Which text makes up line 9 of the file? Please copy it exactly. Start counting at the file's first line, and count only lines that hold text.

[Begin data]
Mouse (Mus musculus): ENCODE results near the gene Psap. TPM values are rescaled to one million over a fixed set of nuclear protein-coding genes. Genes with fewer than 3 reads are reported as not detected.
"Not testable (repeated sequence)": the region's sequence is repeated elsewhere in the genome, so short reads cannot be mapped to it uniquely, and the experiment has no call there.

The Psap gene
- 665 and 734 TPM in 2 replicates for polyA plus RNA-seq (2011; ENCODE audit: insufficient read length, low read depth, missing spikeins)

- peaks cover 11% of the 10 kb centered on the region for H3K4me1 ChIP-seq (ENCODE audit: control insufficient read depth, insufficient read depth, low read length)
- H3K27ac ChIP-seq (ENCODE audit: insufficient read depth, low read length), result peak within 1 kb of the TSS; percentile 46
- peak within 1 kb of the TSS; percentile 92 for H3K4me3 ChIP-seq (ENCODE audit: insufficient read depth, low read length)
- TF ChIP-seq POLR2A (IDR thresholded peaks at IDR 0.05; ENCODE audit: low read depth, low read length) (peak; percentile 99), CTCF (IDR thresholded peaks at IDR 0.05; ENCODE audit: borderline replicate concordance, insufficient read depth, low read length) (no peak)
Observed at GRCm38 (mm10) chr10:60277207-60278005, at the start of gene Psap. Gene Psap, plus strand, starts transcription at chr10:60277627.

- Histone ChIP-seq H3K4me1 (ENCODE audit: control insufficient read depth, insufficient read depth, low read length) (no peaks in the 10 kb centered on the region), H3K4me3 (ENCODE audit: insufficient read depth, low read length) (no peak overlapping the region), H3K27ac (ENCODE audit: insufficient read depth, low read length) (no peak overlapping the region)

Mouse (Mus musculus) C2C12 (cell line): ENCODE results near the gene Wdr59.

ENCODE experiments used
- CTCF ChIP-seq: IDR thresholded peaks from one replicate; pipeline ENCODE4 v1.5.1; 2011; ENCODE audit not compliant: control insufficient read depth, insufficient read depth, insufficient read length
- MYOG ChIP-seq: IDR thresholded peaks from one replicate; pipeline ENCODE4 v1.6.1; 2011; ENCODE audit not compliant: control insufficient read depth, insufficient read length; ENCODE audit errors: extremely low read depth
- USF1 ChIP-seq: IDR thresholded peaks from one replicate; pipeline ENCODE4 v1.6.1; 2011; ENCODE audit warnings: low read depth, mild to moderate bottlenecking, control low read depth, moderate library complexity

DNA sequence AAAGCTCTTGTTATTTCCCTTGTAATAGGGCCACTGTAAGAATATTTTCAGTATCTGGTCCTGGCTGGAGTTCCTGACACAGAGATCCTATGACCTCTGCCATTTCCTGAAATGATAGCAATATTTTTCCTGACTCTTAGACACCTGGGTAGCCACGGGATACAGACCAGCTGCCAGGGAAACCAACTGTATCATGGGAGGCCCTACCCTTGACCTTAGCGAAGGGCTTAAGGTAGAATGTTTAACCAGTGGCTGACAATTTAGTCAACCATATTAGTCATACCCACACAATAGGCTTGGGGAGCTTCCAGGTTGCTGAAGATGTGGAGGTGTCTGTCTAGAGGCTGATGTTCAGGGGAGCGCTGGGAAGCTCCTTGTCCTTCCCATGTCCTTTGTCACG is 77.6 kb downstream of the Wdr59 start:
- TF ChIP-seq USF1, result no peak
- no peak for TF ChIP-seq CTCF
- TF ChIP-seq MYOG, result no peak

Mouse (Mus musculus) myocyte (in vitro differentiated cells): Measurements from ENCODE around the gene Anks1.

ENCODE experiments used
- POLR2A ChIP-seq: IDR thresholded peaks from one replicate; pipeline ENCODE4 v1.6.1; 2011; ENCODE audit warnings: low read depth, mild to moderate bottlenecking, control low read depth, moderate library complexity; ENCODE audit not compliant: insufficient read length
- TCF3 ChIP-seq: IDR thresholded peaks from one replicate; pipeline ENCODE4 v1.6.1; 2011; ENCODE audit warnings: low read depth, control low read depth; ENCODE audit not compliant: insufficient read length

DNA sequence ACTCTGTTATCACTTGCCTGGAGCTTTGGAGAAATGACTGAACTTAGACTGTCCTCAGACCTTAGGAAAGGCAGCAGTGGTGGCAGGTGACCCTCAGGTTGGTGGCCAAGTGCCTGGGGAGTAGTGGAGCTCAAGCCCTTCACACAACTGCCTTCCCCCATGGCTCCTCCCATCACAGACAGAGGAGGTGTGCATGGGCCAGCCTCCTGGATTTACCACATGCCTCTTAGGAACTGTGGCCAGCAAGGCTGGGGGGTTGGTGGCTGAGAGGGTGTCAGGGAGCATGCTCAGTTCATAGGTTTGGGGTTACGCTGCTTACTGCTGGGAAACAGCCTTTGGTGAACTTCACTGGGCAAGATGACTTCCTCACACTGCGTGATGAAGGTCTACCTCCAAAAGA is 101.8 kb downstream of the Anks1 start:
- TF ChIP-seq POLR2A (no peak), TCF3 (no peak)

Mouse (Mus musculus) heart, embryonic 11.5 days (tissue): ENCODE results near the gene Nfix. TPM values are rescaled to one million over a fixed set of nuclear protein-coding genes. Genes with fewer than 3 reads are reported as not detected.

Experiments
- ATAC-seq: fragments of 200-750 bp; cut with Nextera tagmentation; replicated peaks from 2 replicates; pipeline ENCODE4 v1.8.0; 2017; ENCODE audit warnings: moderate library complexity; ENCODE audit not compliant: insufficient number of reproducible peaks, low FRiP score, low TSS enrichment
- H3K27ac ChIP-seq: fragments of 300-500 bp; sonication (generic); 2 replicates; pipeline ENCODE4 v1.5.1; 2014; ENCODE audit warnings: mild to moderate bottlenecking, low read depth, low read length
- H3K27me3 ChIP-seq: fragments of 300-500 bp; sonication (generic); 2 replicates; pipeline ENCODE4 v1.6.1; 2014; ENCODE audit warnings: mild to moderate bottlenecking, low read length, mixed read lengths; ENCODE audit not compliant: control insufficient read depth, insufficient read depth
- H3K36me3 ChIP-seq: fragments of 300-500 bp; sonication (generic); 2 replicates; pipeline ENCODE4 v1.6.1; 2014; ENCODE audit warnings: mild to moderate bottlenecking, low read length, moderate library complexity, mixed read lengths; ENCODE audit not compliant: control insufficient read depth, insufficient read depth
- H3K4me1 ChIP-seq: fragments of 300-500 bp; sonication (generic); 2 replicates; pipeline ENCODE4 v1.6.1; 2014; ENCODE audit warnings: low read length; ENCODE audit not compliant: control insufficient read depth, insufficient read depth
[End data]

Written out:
Observed at GRCm38 (mm10) chr10:60277207-60278005, at the start of gene Psap. Gene Psap, plus strand, starts transcription at chr10:60277627.